What many viewers don’t realise is that there are strict guidelines in place when it comes to subtitling. First and possibly most importantly, subtitles cannot exceed a certain reading speed. A reading speed is a sophisticated calculation of how many words per minute or characters per second a person can comfortably read, which takes into account the number of lines, characters per line and how long the subtitle is cued to stay on-screen.
If a subtitle’s reading speed is too high, the viewer will spend all of his or her time reading but if the reading speed is too low, the viewer may re-read the subtitle. There’s definitely a balance that must be achieved! We at GoLocalise aim to never exceed a reading speed of 20 characters per second as this ensures that the reader will have enough time to read and enjoy what’s on screen. One of the most helpful ways to reduce the reading speed is to reduce the text within the subtitle, even if it means replacing the original spoken word with an alternative which means the same thing.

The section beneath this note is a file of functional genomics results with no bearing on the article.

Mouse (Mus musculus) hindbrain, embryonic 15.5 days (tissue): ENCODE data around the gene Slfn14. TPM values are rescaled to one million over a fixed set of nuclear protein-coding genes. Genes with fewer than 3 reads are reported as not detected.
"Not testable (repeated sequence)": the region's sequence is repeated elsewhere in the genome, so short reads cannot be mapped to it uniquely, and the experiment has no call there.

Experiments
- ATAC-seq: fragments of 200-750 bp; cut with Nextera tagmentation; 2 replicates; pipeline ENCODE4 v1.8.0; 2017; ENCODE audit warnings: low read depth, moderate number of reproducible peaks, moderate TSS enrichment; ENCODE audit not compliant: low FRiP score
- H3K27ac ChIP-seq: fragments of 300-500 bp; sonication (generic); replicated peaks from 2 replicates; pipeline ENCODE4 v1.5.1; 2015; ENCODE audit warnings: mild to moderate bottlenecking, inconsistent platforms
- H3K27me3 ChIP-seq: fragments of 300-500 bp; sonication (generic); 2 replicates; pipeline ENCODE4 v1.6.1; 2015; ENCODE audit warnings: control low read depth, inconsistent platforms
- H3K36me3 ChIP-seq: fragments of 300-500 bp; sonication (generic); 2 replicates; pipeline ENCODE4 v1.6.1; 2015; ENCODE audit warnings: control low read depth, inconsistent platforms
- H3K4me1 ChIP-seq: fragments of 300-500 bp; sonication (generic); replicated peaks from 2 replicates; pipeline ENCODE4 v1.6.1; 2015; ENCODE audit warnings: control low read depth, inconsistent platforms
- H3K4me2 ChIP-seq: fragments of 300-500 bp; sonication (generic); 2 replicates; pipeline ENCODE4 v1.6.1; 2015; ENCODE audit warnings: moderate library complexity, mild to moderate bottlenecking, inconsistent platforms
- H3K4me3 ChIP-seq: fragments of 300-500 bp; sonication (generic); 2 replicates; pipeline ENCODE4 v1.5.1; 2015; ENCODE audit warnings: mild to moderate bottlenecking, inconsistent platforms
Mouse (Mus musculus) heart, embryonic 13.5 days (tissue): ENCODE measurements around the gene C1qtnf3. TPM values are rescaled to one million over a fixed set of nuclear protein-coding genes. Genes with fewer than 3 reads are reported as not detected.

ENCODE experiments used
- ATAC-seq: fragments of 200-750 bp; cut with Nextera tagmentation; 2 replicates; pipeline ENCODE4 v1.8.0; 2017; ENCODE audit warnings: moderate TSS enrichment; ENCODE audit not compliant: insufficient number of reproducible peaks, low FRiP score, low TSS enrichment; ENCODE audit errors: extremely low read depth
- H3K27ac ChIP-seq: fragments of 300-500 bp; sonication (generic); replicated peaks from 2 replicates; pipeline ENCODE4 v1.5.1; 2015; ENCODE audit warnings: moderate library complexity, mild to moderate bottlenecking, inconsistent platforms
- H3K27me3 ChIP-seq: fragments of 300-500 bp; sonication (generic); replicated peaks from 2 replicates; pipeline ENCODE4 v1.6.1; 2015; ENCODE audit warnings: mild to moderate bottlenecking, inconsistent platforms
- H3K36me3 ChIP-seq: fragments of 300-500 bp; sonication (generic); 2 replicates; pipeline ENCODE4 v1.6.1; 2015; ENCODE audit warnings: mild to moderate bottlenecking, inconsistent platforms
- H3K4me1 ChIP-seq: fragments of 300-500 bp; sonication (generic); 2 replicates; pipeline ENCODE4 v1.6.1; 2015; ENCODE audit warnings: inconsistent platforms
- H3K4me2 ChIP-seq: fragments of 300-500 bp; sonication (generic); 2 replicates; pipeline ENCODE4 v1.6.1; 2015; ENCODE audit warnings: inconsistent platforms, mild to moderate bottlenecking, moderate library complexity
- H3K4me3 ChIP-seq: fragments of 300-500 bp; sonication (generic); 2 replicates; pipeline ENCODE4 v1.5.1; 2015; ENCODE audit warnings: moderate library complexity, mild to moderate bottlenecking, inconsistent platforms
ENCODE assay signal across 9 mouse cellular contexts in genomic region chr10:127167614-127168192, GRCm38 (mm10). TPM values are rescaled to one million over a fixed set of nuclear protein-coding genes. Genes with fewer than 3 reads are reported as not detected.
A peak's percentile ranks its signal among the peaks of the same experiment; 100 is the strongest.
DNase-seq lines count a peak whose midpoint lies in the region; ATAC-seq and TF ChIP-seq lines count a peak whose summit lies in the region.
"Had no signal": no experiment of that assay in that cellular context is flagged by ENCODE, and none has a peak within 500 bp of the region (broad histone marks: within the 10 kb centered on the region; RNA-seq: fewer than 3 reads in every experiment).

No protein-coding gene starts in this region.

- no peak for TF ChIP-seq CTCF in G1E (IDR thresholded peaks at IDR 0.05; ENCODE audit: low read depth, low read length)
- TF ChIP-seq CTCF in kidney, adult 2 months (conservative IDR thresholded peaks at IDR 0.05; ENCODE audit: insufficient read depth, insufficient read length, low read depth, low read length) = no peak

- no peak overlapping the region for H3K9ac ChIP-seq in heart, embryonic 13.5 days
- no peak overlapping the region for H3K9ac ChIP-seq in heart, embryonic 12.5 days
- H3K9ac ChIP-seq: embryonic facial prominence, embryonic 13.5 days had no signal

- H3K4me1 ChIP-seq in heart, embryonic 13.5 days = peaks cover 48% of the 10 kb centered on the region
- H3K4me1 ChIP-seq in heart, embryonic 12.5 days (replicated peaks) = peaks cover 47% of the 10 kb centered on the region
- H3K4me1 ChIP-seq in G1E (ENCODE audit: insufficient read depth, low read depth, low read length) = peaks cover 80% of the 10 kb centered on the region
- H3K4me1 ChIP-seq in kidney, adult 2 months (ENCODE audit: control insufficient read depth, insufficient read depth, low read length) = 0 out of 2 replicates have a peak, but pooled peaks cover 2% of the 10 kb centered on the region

In the images below, the numbers ‘34’ and ‘16’ in green represent the number of characters per line. The numbers in red and yellow represent the reading speed. Since the top subtitle exceeds the maximum reading speed, the text has been reduced in order to achieve an acceptable speed.
Some other limitations inflicted upon the art of subtitling are, as mentioned before, the maximum number of characters per line and maximum number of lines per subtitle. These maximums vary by country and company, but GoLocalise’s subtitling guidelines require a maximum of 39 characters per line and 2 lines per subtitle. Since people tend to speak quickly (and almost always without taking into account that their speech is going to be subtitled) converting spoken word to written word can often be a challenging task. It takes practice and some discretion when it comes to reducing text to create the perfect cookie-cutter subtitle that abides by all of the above subtitling rules.